Edexcel A (SNAB) A Level Biology:复习笔记2.4.3 Inheritance: Key Terms

Inheritance: Key Terms

Genes & alleles

  • A chromosome is a long DNA molecule which contains genes that code for several different proteins
  • A gene is a length of DNA that codes for a single polypeptide
    • The position of a gene on a chromosome is its locus (plural loci)
  • Each gene can exist in two or more different forms called alleles
    • Different alleles of a gene have slightly different nucleotide sequences but they still occupy the same locus on the chromosome
    • Different alleles arise by the process of mutation
    • E.g. each allele might produce a different coat colour in mammals
      • One allele might code for a black coat while the alternative allele might code for a chestnut coat
  • When writing about genes it is conventional to use a single letter to represent a gene, while different alleles may be indicated by using upper and lower case letters, e.g. A and a

Homozygous & heterozygous

  • Every individual has two copies of each allele; one on each chromosome in a homologous pair
    • A homologous pair of chromosomes is a pair of chromosomes that match in size and shape, and that contain the same genes at the same loci
      • The chromosomes may not contain the same alleles for each gene
    • One member of a homologous pair of chromosomes comes from one parent, while the other comes from the other parent
  • When an individual has two identical alleles at a locus they are said to be homozygous, or a homozygote
    • Homo = the same
  • When an individual has two different alleles at a locus they are said to be heterozygous, or a heterozygote
    • Hetero = different

Chromosomes match up to form homologous pairs which have the same genes at the same loci. While the genes are the same, the alleles may be different, meaning that individuals can be either homozygous or heterozygous at a particular locus.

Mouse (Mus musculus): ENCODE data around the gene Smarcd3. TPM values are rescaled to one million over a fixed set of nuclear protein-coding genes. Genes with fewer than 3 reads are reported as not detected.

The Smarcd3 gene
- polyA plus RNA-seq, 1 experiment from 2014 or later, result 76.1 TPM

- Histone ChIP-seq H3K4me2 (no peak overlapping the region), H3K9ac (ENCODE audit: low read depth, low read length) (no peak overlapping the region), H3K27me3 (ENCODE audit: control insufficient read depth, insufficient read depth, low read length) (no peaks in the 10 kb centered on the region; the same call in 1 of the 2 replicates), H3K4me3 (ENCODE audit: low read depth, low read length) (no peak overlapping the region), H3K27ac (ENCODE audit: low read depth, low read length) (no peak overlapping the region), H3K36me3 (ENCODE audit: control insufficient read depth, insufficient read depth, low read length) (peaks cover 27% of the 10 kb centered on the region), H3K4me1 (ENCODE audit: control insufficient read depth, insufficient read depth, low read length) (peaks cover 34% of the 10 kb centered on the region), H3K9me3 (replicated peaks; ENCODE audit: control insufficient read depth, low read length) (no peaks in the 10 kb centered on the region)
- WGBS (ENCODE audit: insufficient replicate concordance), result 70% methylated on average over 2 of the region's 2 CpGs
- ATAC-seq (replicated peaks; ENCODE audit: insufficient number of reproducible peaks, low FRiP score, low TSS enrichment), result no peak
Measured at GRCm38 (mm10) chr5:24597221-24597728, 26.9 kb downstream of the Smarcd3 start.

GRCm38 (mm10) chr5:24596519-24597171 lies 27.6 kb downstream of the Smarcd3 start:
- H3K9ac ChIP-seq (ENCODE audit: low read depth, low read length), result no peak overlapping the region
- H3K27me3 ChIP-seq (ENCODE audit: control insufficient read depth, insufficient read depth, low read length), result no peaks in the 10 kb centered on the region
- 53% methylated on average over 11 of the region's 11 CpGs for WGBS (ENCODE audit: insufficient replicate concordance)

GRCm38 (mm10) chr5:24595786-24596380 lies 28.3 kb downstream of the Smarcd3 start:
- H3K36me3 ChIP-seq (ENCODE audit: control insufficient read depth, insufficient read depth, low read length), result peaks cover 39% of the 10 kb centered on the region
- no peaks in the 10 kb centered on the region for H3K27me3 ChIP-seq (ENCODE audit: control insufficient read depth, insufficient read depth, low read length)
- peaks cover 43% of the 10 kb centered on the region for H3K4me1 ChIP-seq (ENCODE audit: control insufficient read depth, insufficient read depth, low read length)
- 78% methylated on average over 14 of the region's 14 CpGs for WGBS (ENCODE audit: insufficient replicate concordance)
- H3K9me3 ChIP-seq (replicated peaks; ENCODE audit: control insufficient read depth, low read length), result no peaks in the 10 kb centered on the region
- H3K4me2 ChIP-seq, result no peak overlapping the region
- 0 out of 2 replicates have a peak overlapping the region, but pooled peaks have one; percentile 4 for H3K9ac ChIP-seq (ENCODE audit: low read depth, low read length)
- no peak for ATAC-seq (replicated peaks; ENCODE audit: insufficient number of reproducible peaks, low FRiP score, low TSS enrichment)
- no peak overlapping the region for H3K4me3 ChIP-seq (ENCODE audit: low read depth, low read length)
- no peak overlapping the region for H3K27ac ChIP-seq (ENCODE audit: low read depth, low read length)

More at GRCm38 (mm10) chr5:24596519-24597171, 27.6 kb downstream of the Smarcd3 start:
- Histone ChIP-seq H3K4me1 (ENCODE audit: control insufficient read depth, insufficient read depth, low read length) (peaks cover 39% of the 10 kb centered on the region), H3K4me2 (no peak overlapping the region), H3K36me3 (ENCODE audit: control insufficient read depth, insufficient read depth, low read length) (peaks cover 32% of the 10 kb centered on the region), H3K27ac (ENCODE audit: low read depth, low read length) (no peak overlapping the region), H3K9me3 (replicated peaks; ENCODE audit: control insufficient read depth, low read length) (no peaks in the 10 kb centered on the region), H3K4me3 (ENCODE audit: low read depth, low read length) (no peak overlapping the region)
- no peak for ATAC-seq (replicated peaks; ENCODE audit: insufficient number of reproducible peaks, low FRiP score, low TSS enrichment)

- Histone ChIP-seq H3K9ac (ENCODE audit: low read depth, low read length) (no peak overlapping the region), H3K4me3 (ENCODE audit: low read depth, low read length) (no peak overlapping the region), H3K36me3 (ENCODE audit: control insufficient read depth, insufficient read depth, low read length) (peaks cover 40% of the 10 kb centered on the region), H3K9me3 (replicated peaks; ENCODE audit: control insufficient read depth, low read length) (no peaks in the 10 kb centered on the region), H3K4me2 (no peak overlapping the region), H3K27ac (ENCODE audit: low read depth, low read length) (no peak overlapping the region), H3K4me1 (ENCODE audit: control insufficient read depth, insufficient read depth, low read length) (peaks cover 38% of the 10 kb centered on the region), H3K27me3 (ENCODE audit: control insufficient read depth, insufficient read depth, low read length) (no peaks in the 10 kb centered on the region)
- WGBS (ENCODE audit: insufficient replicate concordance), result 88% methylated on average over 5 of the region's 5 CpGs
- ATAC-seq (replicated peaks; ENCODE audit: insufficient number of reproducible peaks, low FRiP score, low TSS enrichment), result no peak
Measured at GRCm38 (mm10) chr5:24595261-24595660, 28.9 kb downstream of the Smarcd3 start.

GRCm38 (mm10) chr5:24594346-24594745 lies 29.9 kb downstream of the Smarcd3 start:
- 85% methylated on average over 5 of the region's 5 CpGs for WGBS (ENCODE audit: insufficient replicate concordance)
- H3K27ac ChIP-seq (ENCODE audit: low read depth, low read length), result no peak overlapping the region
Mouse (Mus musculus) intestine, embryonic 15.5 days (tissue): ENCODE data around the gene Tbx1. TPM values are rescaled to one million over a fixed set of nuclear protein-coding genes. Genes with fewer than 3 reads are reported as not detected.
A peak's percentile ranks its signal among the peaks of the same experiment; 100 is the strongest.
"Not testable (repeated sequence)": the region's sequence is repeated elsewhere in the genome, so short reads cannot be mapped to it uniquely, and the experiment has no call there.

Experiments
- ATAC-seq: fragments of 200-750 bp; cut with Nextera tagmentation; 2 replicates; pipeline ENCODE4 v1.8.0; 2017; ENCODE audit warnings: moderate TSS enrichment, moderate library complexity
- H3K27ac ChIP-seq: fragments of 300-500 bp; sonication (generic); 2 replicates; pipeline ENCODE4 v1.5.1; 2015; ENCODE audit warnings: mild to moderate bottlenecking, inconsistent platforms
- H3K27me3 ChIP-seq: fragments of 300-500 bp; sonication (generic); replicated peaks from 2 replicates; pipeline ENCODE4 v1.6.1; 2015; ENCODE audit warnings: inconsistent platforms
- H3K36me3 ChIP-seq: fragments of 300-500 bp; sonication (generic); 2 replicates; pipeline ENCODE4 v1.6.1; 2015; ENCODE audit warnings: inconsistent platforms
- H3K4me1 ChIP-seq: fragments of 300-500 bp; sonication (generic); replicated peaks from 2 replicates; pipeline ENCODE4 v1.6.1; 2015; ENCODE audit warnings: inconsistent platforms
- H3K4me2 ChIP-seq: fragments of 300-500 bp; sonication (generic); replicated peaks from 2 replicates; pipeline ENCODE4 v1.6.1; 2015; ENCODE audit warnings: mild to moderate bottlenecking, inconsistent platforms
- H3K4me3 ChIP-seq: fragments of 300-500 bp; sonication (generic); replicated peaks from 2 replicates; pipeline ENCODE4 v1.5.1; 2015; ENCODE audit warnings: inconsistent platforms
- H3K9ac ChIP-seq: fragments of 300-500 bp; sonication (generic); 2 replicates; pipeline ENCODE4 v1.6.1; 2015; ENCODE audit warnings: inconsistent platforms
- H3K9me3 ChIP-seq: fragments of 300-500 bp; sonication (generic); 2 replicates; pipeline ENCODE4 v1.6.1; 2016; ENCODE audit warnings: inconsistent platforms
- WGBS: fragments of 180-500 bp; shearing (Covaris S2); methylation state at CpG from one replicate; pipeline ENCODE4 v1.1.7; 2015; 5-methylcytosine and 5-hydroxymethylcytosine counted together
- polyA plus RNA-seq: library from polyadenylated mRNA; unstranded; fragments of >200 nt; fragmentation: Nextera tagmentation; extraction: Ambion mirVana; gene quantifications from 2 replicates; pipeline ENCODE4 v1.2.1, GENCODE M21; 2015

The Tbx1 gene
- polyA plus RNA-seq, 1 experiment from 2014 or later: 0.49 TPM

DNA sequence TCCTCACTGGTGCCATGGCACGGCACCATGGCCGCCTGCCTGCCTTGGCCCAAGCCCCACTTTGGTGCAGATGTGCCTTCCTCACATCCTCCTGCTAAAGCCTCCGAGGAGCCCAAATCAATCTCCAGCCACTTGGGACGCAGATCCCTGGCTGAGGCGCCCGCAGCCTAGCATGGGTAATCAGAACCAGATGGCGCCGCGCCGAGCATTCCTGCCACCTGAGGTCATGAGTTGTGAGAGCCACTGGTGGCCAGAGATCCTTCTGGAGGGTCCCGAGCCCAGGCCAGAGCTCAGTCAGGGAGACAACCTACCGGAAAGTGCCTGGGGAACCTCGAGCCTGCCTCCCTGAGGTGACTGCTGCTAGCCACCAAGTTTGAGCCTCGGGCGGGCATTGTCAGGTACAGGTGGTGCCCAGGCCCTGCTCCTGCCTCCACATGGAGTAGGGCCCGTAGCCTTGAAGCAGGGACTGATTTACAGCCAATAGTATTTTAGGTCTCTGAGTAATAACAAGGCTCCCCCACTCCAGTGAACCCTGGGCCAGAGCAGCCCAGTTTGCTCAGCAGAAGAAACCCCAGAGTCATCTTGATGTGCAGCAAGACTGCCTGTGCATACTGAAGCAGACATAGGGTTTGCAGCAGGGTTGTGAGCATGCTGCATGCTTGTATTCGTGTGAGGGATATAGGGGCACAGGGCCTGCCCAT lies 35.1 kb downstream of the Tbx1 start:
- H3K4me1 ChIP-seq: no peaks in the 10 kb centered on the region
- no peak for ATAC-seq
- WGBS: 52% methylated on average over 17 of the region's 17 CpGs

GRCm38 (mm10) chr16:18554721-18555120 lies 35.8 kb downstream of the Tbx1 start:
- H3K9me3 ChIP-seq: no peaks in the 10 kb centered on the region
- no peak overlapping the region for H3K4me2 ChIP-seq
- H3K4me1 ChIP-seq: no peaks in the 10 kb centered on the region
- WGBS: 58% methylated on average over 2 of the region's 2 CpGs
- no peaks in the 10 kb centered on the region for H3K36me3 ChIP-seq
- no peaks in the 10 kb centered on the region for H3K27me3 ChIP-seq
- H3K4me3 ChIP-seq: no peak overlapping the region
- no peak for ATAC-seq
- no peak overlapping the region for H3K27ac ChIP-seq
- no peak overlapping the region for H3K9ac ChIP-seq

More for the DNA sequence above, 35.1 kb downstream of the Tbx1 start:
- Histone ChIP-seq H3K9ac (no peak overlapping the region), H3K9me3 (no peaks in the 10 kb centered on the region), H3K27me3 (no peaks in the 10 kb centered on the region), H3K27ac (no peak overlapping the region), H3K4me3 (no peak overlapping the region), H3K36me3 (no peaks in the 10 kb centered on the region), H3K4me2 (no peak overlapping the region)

Genotype & phenotype

  • The genotype of an organism refers to the alleles of a gene possessed by that individual
    • E.g. An organism's genotype could be represented by the letters gg
  • The genotype of an individual affects their phenotype; a phenotype is the observable characteristics of an organism
  • E.g. every horse has two copies of a gene for coat colour in all of their cells, one on each homologous pair of chromosomes; the gene could be notated using the letters A and a
    • A horse that has two A alleles has the genotype AA and is homozygous
      • If the A allele codes for a black coat, then the phenotype of the horse would be black
    • A horse that has two a alleles has the genotype aa and is also homozygous
      • If the a allele codes for a chestnut coat then the phenotype of the horse would be chestnut

Dominant & recessive

  • Not all alleles affect the phenotype in the same way
  • Some alleles are dominant; they are always expressed in the phenotype no matter which other allele is present
    • This means they are expressed in both heterozygous and homozygous individuals, e.g.
      • A horse with the genotype AA would be said to be homozygous dominant and would have a black coat phenotype
      • A horse with the genotype Aa would be said to be heterozygous and would still have a black coat phenotype, as the allele for black coat colour is dominant over the lower case allele
        • It is possible to refer to a heterozygous individual like this as a carrier of the recessive allele; the allele doesn't show in the phenotype but could still be passed on to offspring
  • Others are recessive; they are only expressed in the phenotype if no dominant allele is present
    • This means that it is only expressed when present in a homozygous individual, e.g.
      • A horse with the genotype aa would be said to be homozygous recessive and would have a chestnut coat phenotype due to the absence of the dominant black allele

Incomplete Dominance

  • This occurs when the trait from a dominant allele is not completely expressed over the trait produced by the recessive allele
    • When present the recessive allele 'dilutes' the dominant allele
  • Both alleles influence the phenotype in a heterozygous individual, giving rise to a third phenotype
    • E.g some flowers show incomplete dominance
      • Snapdragons can have red flowers (RR), white flowers (rr), or pink flowers (Rr)

 

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